…prompting economic reckoning

Thukten Zangpo 

The country’s foreign currency reserves, standing at USD 507.74 million as of May this year, have dipped below the threshold required to cover one year’s essential imports during a normalperiod, according to the Royal Monetary Authority (RMA).

In accordance with the Constitution, the mandate necessitates maintaining foreign currency reserves equivalent to at least one year’s worth of essential imports. 

The foreign currency reserves fall short of the benchmark set at USD 603 million for normal periods, while it is still above USD 464 million for critical periods.

The composition of the foreign currency reserve encompasses convertible currencies, Indian rupees, and gold reserves.

The foreign currency reserves witnessed a precipitous decline of 34.77 percent from the USD 778.38 million recorded in May of the previous year.

This downward trajectory is not an isolated incident; over the past year, the reserves have dwindled at an average rate of approximately 3.2 percent. Should this pattern persist, the current reserve level of USD 507.74 million is projected to breach the Constitutional mandate within a mere 2.7 months.

As a contingency measure, RMA is obligated to forewarn the government about the impending reserve deficit at least three months in advance of its occurrence. This statutory provision serves as a mechanism to catalyse proactive responses from the government to mitigate potential economic repercussions.

In a bid to safeguard the country’s financial stability, the government has adopted stringent measures. Notably, all housing loans, encompassing both home and hotel construction loans, have been suspended from June 9 to December 31 of this year. This temporary cessation aims to channel resources towards shoring up the country’s foreign currency reserves.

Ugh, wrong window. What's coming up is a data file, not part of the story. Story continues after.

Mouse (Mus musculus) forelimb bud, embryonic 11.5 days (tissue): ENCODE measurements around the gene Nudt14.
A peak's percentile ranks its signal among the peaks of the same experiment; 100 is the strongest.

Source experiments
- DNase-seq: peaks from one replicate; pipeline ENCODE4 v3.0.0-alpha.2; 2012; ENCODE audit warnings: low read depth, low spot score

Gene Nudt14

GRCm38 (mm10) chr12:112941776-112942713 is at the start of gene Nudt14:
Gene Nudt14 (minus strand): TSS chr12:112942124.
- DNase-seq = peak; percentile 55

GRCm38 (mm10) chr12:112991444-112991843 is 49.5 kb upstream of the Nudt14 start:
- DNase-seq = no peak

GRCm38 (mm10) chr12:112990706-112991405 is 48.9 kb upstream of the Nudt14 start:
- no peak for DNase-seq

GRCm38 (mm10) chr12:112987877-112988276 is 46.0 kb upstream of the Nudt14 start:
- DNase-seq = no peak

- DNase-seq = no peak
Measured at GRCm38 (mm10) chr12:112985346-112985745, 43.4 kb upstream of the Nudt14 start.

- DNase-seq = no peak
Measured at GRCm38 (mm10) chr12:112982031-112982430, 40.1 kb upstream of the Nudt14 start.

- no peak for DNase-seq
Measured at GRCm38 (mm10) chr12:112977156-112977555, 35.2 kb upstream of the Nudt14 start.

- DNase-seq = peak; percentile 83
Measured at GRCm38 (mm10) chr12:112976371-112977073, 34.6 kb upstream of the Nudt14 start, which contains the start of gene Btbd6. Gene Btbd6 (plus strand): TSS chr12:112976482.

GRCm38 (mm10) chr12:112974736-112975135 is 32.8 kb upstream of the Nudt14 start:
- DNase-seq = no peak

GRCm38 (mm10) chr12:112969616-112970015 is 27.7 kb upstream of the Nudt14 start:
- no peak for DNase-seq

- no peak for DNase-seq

The spectre of additional restrictions looms on the horizon. The government’s lists of proposed moratoriums includes a prohibition on the import of non-essential items such as junk food, processed meat, alcohol, and LED televisions. 

Moreover, the moratorium on vehicle imports, initially slated to conclude on August 18 this year, is anticipated to extend further.

From August 19 Last year, a comprehensive ban on vehicle imports, excluding utility vehicles, heavy earth-moving machinery, and agricultural equipment, was implemented in response to the pressing need to save the declining foreign currency reserves.

In tandem with these measures, the RMA undertook a revision of the foreign exchange quota for travellers starting February of this year. The monthly private travel allowance of INR 25,000 in cash per person has now been adjusted to INR 25,000 per person semi-annually, or every six months. 

Correspondingly, the USD annual travel scheme, which governs residents’ overseas travel, has been modified. Residents travelling to third countries can now access USD 1,000 in cash and USD 2,000 in cards per year. This marks a departure from the previous cash limit of USD 3,000 per annum for private travellers to third countries.

Bhutan, as a nation heavily reliant on imports, confronts the perils of burgeoning import bills that gradually erode its foreign currency reserves. In the first quarter of this year, the country’s imports burgeoned by an impressive 38 percent, climbing from Nu 22.87 billion in the same period last year to Nu 31.69 billion. Moreover, the import bill ballooned by approximately 32 percent to Nu 118.79 billion in 2022, starkly contrasting the previous year’s figures.